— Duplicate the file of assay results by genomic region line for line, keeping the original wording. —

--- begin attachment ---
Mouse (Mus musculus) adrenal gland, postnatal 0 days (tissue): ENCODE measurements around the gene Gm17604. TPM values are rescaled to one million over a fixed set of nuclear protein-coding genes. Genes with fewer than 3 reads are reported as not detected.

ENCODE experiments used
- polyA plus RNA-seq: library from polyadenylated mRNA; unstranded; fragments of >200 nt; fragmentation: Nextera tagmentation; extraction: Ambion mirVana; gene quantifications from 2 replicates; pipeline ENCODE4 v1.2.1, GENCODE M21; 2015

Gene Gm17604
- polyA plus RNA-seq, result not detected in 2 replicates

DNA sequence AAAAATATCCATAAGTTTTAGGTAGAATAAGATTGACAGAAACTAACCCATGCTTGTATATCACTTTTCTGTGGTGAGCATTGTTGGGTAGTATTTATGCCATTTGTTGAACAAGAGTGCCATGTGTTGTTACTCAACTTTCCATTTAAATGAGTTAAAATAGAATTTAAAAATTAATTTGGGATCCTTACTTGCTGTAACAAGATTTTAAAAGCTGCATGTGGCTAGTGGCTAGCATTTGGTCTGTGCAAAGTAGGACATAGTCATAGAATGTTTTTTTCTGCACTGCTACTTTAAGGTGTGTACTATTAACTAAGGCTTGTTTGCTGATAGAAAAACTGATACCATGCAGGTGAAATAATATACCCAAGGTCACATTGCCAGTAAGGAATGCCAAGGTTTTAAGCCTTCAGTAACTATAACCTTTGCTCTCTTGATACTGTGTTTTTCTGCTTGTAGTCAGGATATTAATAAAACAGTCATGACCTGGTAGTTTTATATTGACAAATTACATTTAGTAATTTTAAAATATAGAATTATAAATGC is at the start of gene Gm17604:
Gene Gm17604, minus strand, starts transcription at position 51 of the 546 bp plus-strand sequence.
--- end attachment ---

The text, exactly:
Mouse (Mus musculus) adrenal gland, postnatal 0 days (tissue): ENCODE measurements around the gene Gm17604. TPM values are rescaled to one million over a fixed set of nuclear protein-coding genes. Genes with fewer than 3 reads are reported as not detected.

ENCODE experiments used
- polyA plus RNA-seq: library from polyadenylated mRNA; unstranded; fragments of >200 nt; fragmentation: Nextera tagmentation; extraction: Ambion mirVana; gene quantifications from 2 replicates; pipeline ENCODE4 v1.2.1, GENCODE M21; 2015

Gene Gm17604
- polyA plus RNA-seq, result not detected in 2 replicates

DNA sequence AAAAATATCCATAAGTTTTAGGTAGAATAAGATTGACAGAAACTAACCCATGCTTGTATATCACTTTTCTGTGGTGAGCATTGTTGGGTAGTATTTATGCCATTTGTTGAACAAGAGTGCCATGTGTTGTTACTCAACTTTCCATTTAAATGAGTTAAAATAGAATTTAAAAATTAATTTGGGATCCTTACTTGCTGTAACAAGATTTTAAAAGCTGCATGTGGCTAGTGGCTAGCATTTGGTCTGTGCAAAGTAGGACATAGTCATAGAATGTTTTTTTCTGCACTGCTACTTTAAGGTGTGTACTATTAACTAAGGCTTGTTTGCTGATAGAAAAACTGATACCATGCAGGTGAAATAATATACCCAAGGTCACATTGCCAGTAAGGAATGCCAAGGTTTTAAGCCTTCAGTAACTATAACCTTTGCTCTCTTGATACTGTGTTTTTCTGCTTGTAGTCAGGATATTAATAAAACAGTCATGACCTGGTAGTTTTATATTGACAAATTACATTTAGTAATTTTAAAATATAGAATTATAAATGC is at the start of gene Gm17604:
Gene Gm17604, minus strand, starts transcription at position 51 of the 546 bp plus-strand sequence.